Another deciding factor for students wondering why study in Japan is the tuition fee exemption system and the scholarship system, which are better in Japan than many other countries. Partial and full tuition fee waivers are granted to high-achieving students from poorer backgrounds, and a wide range of scholarships are available to students. These scholarships are provided both by the universities and by public and private organizations. Some scholarships provide a monthly living allowance, and either a travel allowance in the first year or paying fees in later years.

Accommodation is undoubtedly a student’s single biggest expense other than tuition fees. International students have three options: University-owned dormitories, Guesthouses, Private renting. Flat-sharing, while becoming slightly more popular in recent years, is still yet to catch on like it has in the West, and dormitory places are typically limited (if they are available at all).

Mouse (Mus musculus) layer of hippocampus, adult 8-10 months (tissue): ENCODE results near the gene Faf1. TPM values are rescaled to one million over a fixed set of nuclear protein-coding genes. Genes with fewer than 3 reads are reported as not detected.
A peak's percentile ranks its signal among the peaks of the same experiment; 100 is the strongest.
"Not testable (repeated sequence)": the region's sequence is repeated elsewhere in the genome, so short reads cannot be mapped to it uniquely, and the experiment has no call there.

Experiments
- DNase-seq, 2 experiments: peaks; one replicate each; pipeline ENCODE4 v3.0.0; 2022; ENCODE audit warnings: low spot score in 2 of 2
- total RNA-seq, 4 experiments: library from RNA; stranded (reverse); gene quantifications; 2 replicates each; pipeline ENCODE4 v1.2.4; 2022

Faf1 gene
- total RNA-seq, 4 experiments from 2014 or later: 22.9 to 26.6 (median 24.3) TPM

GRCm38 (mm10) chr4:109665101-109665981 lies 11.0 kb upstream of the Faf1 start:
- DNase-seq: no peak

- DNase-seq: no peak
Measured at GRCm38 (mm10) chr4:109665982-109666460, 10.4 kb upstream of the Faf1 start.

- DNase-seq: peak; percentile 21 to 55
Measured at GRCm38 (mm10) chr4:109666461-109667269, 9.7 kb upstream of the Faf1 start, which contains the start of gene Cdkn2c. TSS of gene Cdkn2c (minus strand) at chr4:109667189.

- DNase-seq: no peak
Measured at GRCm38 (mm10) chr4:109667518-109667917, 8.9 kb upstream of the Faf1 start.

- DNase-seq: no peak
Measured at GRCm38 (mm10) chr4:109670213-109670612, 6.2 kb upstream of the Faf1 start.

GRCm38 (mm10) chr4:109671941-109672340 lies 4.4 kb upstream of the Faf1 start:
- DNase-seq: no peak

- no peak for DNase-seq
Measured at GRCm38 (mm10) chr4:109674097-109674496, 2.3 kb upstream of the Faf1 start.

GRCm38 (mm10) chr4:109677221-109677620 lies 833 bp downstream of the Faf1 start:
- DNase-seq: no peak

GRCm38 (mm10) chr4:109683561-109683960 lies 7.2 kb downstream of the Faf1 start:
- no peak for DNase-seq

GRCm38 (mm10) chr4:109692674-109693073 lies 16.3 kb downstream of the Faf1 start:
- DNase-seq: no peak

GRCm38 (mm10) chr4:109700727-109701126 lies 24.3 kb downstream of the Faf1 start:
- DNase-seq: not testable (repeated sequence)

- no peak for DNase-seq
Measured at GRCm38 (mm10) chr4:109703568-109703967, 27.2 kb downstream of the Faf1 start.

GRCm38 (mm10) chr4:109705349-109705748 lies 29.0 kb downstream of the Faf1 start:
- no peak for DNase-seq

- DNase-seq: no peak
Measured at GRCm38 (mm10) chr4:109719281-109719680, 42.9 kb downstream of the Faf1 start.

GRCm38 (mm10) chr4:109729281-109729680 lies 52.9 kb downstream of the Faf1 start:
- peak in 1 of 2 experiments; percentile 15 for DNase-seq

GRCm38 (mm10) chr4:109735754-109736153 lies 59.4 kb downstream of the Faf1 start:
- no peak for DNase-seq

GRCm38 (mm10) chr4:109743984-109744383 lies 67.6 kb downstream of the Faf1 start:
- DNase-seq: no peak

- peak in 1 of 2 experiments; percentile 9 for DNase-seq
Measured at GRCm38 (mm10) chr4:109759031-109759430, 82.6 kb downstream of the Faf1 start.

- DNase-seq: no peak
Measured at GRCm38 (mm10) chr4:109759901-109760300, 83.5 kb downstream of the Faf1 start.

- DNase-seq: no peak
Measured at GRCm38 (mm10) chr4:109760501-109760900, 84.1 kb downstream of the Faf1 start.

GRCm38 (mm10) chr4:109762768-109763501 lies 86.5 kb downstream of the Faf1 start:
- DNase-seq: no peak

The general cost of living and the scarcity of space in Japan and Tokyo especially has meant that kitchens in mansions are compact and functional with little space for food preparation. Partly because of this there are many restaurants and eateries offering lunch and dinner for $8 to $ 10. Breakfast sets at cafes can be purchased for as little as $5. This, of course, is if you choose to eat out. Costs drop significantly if you are cooking yourself and university canteens will be about half that price. Additionally, convenience stores—found everywhere in Japan—sell fresh salads, sandwiches, and other foods for $2-$5. Average food costs per month is estimated at about $223.

A student who has completed his or her secondary education (include high school) and school education for 12 years or more outside of Japan will qualify for admission to a Japanese university.